And you, Madame, with what happiness do you renew each season the enjoyment caused by new clothes? Do not say, I beg of you, that such enjoyments are secondary ones, for their influence is positive upon your nature and your character. Why, I ask you, did you find so much captivating logic, so much persuasive eloquence, in the sermon of Father Paul? Why did you weep on quitting the church, and embrace your husband as soon as you got home? You know better than I do, Madame, that it was because on that day you had put on for the first time that little yellow bonnet, which is a gem, I acknowledge, and which makes you look twice as pretty. These impressions can scarcely be explained, but they are invincible. There may be a trifle of childishness in it all, you will admit, but it is a childishness that can not be got rid of.

As a proof of it, the other day, going to St. Thomas's to hear Father Nicholas, who is one of our shining lights, you experienced totally different sentiments; a general feeling of discontent and doubt and nervous irritability at every sentence of the preacher. Your soul did not soar heavenward with the same unreserved confidence; you left St. Thomas's with your head hot and your feet cold; and you so far forgot yourself as to say, as you got into your carriage, that Father Nicholas was a Gallican devoid of eloquence. Your coachman heard it. And, finally, on reaching home you thought your drawing-room too small and your husband growing too fat. Why, I again ask you, this string of vexatious impressions? If you remember rightly, dear Madame, you wore for the first time the day before yesterday that horrible little violet bonnet, which is such a disgusting failure. First pair of breeches, dear Madame.

Would you like a final example? Observe your husband. Yesterday he went out in a bad temper—he had breakfasted badly—and lo! in the evening, at a quarter to seven, he came home from the Chamber joyful and well-pleased, a smile on his lips, and good-humor in his eye. He kissed you on the forehead with a certain unconstraint, threw a number of pamphlets and papers with an easy gesture on the sidetable, sat down to table, found the soup delicious, and ate joyously. "What is the matter with my husband?" you asked yourself.... I will explain. Your husband spoke yesterday for the first time in the building, you know. He said—the sitting was a noisy one, the Left were threshing out some infernal questions—he said, during the height of the uproar, and rapping with his paper-knife on his desk: "But we can not hear!" And as these words were received on all sides with universal approbation and cries of "Hear, hear!" he gave his thoughts a more parliamentary expression by adding: "The voice of the honorable gentleman who is speaking does not reach us." It was not much certainly, and the amendment may have been carried all the same, but after all it was a step; a triumph, to tell the truth, since your husband has from day to day put off the delivery of his maiden speech. Behold a happy deputy, a deputy who has just—put on his first pair of breeches.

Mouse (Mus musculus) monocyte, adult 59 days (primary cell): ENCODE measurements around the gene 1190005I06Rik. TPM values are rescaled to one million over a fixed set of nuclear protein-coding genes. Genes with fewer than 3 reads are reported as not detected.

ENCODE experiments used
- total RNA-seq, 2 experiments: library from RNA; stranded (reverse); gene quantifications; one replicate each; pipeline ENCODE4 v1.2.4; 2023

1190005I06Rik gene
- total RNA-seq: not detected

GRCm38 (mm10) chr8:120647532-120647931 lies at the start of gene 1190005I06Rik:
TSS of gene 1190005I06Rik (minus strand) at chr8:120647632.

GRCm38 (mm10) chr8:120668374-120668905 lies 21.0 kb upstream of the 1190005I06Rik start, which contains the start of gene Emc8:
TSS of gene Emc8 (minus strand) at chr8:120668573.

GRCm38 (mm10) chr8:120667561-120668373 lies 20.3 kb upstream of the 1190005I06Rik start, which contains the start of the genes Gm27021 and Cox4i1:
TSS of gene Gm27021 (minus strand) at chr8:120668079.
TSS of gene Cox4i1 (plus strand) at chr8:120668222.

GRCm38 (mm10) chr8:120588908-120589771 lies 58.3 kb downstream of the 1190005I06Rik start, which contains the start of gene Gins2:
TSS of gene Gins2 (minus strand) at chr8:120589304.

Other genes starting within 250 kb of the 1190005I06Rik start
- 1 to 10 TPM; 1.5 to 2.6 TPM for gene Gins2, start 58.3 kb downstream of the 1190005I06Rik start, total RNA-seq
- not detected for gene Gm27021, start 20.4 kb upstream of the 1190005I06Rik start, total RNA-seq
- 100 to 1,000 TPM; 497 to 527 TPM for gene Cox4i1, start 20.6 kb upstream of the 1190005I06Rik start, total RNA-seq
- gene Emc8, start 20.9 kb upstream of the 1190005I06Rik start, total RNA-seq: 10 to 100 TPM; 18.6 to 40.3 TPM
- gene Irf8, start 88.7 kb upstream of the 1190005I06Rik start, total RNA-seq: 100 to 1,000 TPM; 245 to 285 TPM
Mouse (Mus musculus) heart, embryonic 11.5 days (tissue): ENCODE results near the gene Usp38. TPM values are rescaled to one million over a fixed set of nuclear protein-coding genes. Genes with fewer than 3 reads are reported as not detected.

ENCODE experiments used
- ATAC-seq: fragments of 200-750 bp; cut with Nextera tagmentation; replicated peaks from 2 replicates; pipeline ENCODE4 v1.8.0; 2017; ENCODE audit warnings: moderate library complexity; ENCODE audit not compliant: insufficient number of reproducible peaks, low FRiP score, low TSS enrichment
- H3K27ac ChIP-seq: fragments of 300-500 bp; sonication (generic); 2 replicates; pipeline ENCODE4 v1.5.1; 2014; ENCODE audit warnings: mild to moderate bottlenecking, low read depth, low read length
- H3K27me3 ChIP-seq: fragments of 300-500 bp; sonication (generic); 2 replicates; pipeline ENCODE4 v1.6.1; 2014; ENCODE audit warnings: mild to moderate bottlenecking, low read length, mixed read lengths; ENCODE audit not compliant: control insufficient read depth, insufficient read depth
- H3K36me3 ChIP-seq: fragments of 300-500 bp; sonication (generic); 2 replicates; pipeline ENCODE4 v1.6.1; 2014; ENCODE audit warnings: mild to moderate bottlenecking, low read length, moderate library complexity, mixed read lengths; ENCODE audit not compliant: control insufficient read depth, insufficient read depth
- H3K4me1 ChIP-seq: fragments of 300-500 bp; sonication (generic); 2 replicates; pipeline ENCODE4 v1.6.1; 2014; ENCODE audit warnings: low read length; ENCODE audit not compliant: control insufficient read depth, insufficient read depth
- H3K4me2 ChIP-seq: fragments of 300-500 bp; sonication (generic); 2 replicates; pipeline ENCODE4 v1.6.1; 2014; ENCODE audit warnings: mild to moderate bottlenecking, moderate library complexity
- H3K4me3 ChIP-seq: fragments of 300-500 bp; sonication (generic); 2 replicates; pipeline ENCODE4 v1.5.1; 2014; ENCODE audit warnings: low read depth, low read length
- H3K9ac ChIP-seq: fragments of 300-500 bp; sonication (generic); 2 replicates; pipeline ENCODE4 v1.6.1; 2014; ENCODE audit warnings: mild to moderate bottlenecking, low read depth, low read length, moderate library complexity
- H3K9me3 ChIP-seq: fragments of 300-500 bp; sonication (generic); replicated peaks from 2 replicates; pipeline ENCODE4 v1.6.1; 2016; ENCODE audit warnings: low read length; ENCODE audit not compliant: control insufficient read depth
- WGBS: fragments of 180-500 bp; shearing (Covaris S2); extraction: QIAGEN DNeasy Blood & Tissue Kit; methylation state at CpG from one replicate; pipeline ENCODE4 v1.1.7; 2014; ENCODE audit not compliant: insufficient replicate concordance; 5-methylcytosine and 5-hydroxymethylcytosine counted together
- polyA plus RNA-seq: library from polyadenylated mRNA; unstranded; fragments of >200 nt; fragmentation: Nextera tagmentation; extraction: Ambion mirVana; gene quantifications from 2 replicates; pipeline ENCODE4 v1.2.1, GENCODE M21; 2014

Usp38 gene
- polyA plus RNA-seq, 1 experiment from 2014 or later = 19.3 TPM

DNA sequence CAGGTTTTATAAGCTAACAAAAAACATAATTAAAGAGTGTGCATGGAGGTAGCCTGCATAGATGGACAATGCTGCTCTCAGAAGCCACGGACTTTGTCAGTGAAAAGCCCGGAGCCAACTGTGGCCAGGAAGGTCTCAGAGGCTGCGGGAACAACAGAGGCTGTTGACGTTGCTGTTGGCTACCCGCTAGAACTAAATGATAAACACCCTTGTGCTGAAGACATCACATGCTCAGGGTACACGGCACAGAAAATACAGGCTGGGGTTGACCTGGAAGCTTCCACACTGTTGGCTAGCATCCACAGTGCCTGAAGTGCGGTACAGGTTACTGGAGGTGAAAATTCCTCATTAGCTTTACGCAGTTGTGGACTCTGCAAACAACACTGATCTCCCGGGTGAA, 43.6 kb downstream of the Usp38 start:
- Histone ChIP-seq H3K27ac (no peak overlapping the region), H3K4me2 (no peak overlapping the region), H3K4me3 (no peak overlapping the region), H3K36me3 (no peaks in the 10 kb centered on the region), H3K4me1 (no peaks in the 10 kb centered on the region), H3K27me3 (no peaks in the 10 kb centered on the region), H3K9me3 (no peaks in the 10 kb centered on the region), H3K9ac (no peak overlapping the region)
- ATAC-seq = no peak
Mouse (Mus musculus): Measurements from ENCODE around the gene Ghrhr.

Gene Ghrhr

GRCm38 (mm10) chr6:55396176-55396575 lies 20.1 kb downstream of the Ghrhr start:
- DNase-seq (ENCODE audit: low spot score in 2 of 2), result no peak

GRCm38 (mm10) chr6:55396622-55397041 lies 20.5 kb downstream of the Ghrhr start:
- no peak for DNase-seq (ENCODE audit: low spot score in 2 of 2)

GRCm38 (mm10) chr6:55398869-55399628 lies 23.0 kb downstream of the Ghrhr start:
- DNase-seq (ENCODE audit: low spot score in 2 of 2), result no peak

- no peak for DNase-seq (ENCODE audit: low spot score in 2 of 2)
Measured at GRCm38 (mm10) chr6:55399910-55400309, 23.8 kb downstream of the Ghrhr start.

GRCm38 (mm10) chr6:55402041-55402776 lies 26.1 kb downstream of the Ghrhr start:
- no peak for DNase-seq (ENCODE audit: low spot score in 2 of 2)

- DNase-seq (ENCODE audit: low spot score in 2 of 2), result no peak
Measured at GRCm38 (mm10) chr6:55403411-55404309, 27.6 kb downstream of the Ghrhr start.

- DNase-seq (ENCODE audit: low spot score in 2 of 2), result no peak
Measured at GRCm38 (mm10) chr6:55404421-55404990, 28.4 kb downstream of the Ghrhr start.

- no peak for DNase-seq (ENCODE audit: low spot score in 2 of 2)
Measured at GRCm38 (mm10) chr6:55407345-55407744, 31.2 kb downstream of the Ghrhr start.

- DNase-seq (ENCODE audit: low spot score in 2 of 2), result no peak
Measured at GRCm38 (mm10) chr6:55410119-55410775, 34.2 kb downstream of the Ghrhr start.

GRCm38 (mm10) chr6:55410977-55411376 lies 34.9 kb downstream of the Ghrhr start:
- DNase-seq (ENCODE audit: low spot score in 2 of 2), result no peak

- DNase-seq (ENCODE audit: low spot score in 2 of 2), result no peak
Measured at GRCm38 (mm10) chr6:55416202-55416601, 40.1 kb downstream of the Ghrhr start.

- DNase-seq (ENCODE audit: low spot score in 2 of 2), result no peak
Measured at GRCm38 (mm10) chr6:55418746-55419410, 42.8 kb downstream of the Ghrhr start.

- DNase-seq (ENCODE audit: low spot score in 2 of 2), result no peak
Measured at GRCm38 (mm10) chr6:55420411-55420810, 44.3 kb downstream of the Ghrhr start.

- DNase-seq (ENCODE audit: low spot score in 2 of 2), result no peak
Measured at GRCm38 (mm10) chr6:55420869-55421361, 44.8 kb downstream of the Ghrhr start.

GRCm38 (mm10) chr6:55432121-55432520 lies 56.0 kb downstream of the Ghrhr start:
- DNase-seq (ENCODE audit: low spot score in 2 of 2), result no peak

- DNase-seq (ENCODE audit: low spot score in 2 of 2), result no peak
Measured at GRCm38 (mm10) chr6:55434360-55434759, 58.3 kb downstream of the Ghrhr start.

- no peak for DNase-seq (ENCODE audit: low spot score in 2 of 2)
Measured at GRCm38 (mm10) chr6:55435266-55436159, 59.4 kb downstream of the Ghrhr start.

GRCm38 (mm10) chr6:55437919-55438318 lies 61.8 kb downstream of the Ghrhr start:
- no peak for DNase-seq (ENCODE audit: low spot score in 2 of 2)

What matter whether the reason be a serious or a futile one, if your blood flows faster, if you feel happier, if you are proud of yourself? To win a great victory or put on a new bonnet, what matters it if this new bonnet gives you the same joy as a laurel crown?

Therefore do not laugh too much at baby if his first pair of breeches intoxicates him, if, when he wears them, he thinks his shadow longer and the trees less high. He is beginning his career as a man, dear child, nothing more.

How many things have not people been proud of since the beginning of the world? They were proud of their noses under Francis the First, of their perukes under Louis XIV, and later on of their appetites and stoutness. A man is proud of his wife, his idleness, his wit, his stupidity, the beard on his chin, the cravat round his neck, the hump on his back.



CHAPTER XXX. COUNTRY CHILDREN

I love the baby that runs about under the trees of the Tuileries; I love the pretty little fair-haired girls with nice white stockings and unmanageable crinolines. I like to watch the tiny damsels decked out like reliquaries, and already affecting coquettish and lackadaisical ways. It seems to me that in each of them I can see thousands of charming faults already peeping forth. But all these miniature men and women, exchanging postage stamps and chattering of dress, have something of the effect of adorable monstrosities on me.

I like them as I like a bunch of grapes in February, or a dish of green peas in December.

In the babies' kingdom, my friend, my favorite is the country baby, running about in the dust on the highway barefoot and ragged, and searching for black birds' and chaffinches' nests on the outskirts of the woods. I love his great black wondering eye, which watches you fixedly from between two locks of un combed hair, his firm flesh bronzed by the sun, his swarthy forehead, hidden by his hair, his smudged face and his picturesque breeches kept from falling off by the paternal braces fastened to a metal button, the gift of a gendarme.